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Tuesday, February 21, 2017 This Week's Paper

Mayor announces call for business, educator summit on job creation

// Strickland's state of the city address highlights achievements, calls for partnerships

Tacoma Mayor Marilyn Strickland gave her final State of the City address to a capacity crowd of about 250 people at the Hotel Murano last week with a message of improvements in the city since she became mayor in 2010 and a forecast of things to come this year under the theme of “Educate. Connect. Prosper.”
The mayor is leaving office at the end of the year with a city much different than the one she started with two terms ago. The unemployment rate was 12 percent, the high school graduation rate was 55 percent and the city's financial picture was described by bond-raters as "stable,” Strickland said of Tacoma when she took office in 2010. In contrast to now, the jobless rate is 6 percent and the graduation rate from public schools is 85 percent, above the state average and it continues to climb. In addition, credit bureaus now give the city's budget a rating of "positive."
"We are going in the right direction," she said. "There are opportunities now that were not available just a few years ago."
The mayor hopes to build on those opportunities during a summit this spring that will include educators, businesses and community partners to develop ways the better match workers with the local workforce as a way to improve wages and slow the leaching of talent to Seattle by boosting the local job market, particularly at a time when housing prices and rents are outpacing wage increases.
“We need to get everyone together," she said.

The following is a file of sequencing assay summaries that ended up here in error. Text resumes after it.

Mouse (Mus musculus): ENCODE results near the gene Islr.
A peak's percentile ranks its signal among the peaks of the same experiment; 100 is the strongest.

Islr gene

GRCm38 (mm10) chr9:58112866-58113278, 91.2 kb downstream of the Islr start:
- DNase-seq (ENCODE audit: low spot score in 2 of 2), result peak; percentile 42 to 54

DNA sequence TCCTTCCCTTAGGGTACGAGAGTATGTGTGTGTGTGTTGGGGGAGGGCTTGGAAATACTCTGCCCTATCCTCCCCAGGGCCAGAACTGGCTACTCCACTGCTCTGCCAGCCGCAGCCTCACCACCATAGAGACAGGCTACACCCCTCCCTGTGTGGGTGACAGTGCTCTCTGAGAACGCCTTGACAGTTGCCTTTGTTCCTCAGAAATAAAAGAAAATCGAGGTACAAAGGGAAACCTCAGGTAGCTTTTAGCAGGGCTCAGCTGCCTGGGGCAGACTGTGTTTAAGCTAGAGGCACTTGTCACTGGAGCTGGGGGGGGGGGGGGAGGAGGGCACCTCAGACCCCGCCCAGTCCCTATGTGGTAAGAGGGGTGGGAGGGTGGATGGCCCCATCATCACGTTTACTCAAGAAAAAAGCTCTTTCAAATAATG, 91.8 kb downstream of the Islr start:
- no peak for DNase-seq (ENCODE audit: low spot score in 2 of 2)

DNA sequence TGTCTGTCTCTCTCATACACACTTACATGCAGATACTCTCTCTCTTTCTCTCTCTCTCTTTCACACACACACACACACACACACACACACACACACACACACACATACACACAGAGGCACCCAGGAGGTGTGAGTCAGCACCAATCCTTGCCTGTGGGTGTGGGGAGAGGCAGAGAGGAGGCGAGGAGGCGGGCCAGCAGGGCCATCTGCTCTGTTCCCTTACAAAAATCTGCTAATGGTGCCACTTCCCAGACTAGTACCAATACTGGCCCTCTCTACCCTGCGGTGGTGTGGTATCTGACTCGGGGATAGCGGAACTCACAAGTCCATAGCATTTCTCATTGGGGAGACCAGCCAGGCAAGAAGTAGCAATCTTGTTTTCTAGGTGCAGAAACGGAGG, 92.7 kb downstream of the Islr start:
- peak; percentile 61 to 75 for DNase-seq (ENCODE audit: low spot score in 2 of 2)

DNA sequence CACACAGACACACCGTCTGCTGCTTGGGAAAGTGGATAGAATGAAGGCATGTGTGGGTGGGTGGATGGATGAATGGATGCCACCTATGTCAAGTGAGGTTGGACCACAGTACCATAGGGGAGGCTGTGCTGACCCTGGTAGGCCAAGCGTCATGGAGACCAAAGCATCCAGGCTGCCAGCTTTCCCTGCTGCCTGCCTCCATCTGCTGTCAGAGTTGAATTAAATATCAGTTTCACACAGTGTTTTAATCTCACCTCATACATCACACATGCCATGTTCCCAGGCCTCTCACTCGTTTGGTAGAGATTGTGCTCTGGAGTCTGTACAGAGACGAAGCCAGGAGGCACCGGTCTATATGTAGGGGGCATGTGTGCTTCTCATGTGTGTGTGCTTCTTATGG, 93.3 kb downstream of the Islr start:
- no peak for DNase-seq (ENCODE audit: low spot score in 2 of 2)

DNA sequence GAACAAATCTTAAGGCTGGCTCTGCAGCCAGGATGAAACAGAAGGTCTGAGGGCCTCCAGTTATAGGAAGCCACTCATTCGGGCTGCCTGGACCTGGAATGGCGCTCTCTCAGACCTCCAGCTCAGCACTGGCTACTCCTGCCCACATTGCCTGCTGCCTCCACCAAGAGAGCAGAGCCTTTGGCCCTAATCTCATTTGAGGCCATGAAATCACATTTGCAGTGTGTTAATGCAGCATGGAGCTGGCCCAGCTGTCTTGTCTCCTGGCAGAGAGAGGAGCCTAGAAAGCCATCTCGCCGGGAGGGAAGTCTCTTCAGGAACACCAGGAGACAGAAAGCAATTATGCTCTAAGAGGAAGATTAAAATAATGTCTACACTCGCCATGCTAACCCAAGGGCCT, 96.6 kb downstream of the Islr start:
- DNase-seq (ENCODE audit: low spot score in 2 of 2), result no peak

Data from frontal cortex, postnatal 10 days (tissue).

Strickland is term limited for running for reelection in November, a fact she noted as a key decision facing Tacoma this year along with the selection of a new city manager after T.C. Broadnax assumed his top-executive spot in Dallas. Other key projects on the horizon this year include: the Tacoma Police department's pilot program on body cameras, which was a product of last year's Project Peace effort; the formation of the Eastside Community Center; the Pantages renovations; and the potential expansion of Internet access as the municipally owned Click Network moves toward going “all in” as a provider of phone, television and Internet services. Road improvements will continue to dot Tacoma for years to go now, after voters in 2015 approved $325 million in street repairs, the first time in 40 years that Tacomans voted to increase taxes for streets. Those streets will become more trafficked as new residents continue to come to the city, with 2,000 new housing units under construction, including apartments and condominiums in the works at the historic Washington Building, the landmark Point Ruston development and in the city's Stadium district, which already has the highest residential density in the county. Other marquee activities this year include the selection of Cheney Stadium to host the Minor League All Star Game and the return of Tall Ships at the Festival of Sails this summer.
Those events will bring thousands of visitors to the city and feed an already growing sector of the economy. Travel Tacoma President Bennish Brown, for example, pointed out that tourism is a $1 billion a year industry, making Pierce County the second most tourism dependent county in the state, a title that has jumped between Pierce and Spokane counties in recent years.

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